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Retailers   //   August 12, 2021  ■  4 min read

Why Mountain Dew is entering the alcohol space

This week, the Boston Beer Company and PepsiCo announced a partnership to create Hard Mtn Dew, an alcoholic version of the soda brand.

The latest variation is just one of the ways Pepsi has attempted to grow Mountain Dew’s base customer in the last few years. In the release announcement, PepsiCo’s North America CEO Kirk Tanner, said the new product is meant “to address the changing tastes of drinkers.” The product is due to hit stores in early 2022.

While Mountain Dew is known to have a dedicated cult following, the brand has its sights set on creating more drinks that cater to a wider variety of demographics. Mountain Dew’s attempt at relevancy has been especially challenging amid the soda decline the past decade — which was largely due to consumers favoring less sugary beverages, like sparkling water and tonics. Mountain Dew’s efforts have ranged from major celebrity endorsements — working with the likes of LeBron James and John Cena — and targeting video gamers, to fast food collaborations with companies like Taco Bell and Papa John’s.

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The latest collaboration builds on past ones that gave Mountain Dew a boost, said Mark Gallo, a beverage sales and distribution manager who’s previously worked for Anheuser-Busch and Heineken. Now, Gallo said, Pepsi is looking to extend Mountain Dew’s brand equity into the increasingly crowded alcohol RTD space. “They’ve already set up a new division to sell, deliver and merchandise the product, so alcohol is a game-changer for them.” 

Hard Mtn Dew will contain 5% alcohol by volume, zero sugar and no caffeine, a departure from the brand’s sweet formulation. In some ways, the move brings the drink full circle; the phrase “Mountain Dew” was reportedly developed by bottlers Barney and Ally Hartman as a whiskey mixer in the 1940s. The brand is the latest big CPG player to enter the alcoholic beverage category. Other examples of recent launches include Coca-Cola’s Topo Chico hard seltzer. 

Getting into alcohol could be an important source of revenue for Pepsi — while Pepsi doesn’t break out soda sales specifically, the company’s beverage sales declined early in the pandemic when restaurants closed. Beverage revenue was up 21% year-over-year during PepsiCo’s second-quarter earnings in July, due to restaurants opening back up — but it is not representative of growth that PepsiCo can bet on long-term.

Meanwhile, some of PepsiCo’s other beverage segments have been losing market share as customers have been turned off by their high sugar content. Earlier this month, the parent company announced it was selling off its Naked and Tropicana juice brands due to underperformance.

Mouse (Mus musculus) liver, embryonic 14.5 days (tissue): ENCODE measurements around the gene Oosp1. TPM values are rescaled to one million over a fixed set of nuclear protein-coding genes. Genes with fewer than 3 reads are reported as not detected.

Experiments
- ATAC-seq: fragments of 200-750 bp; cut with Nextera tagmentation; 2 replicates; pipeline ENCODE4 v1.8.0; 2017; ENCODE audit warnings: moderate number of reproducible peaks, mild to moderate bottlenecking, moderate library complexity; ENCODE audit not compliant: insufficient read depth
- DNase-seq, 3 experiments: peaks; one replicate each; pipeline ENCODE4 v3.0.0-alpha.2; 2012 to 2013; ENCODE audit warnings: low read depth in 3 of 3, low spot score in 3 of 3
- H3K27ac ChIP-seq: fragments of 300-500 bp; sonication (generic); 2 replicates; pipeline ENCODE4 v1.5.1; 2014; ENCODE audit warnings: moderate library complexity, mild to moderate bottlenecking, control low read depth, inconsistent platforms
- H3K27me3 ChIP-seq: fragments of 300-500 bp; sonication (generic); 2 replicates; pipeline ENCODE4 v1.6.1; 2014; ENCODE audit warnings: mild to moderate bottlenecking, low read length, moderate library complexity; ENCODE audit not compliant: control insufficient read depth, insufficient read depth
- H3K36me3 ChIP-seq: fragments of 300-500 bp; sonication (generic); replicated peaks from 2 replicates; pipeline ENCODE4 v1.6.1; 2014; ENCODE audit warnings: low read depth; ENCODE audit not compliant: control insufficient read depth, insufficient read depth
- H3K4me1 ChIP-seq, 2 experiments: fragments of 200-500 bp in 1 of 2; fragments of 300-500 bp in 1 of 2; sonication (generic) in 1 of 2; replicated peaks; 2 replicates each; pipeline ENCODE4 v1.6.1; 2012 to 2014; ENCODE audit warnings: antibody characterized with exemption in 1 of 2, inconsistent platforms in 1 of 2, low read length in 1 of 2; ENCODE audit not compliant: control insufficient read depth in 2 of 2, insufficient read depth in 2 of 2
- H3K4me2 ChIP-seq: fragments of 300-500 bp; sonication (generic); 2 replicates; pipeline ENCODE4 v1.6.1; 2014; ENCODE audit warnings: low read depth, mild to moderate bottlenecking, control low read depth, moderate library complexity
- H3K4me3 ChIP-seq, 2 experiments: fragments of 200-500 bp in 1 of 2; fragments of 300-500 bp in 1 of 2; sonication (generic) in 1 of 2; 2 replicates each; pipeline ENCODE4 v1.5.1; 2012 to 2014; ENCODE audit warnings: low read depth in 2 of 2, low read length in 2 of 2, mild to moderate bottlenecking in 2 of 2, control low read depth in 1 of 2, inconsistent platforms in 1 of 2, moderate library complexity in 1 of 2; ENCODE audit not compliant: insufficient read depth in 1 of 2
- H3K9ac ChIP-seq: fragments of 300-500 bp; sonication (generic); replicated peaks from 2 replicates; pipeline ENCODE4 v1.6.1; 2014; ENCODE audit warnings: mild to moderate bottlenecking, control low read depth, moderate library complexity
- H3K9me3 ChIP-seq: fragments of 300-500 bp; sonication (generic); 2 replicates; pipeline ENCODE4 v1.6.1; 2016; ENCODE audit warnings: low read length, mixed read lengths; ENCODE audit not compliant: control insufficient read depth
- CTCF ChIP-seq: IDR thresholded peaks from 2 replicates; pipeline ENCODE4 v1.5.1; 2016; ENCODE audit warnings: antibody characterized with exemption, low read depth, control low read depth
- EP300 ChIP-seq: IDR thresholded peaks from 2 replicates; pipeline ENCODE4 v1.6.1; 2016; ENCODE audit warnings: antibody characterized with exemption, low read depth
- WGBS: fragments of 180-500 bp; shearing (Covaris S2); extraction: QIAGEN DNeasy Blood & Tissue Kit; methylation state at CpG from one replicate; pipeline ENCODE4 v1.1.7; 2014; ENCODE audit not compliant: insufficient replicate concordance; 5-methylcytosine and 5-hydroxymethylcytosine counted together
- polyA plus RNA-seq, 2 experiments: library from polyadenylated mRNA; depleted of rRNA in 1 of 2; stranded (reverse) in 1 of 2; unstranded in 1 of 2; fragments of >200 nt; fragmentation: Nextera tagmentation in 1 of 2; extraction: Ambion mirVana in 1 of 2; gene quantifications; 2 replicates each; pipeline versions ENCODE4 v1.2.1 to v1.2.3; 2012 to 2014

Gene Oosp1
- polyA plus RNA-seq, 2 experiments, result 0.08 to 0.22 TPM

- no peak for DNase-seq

On the other hand, Mountain Dew’s loyal following has helped the brand remains a big part of its overall business; Mountain Dew sales account for 7% of all soft drink sales in the U.S., according to Euromonitor.

A Mountain Dew-specific strategy

In recent years, PepsiCo has invested in Mountain Dew’s digital presence, including a website dedicated to recipes using the drink. Last fall, the company released an entire cookbook filled with recipes infused with the green beverage.

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One of its most successful releases was via the Taco Bell collaboration to create the Baja Blast. The demand for the tropical lime variation was large enough that by 2014, Mountain Dew and Taco Bell launched a canned version at retail stores and supermarkets. This type of consumer enthusiasm shows potential interest in other Mountain Dew varieties, Gallo noted.

In more recent years, the brand has pivoted to target the gaming and streaming space. This effort included an e-commerce component, building an online community around the brand’s sponsorships of gaming events.

Mountain Dew first began to market to gaming culture in 2007, when it ran campaigns referring to the soda as “game fuel.” That fall, the brand also released its Game Fuel flavor, containing citrus cherry and 30% more caffeine than classic Mountain Due. These advertising efforts coincided with the release of popular video games in subsequent years, such as Halo 3, World of Warcraft and Call of Duty, among others. 

Last holiday season, Mountain Dew continued testing marketing on Twitch, the gamer-heavy streaming platform. In December, the company announced a partnership with pizza chain Papa Johns on the streaming service. The collaboration included a branded Mtn Dew x Papa John’s game controller, which features a button for gamers to order on-demand pizza while playing. During that time, Mountain Dew also launched a “direct-to-gamer” online store. The shop sells Mountain Dew beverages and merchandise to gamers and fans, allowing them to earn rewards on purchases.

This cohort of young consumers is quickly becoming important for brands like Mountain Dew, making gaming platforms ideal spaces to advertise to them, e-commerce and marketing analyst Andrew Lipsman previously told Modern Retail. So much so, that canned alcohol brands like White Claw and Miller Lite are making Twitch and gamers a bigger part of their marketing strategies. 

With an alcoholic version of Mountain Dew, the brand stands to target adult consumers that may otherwise pass over the brightly-colored drink.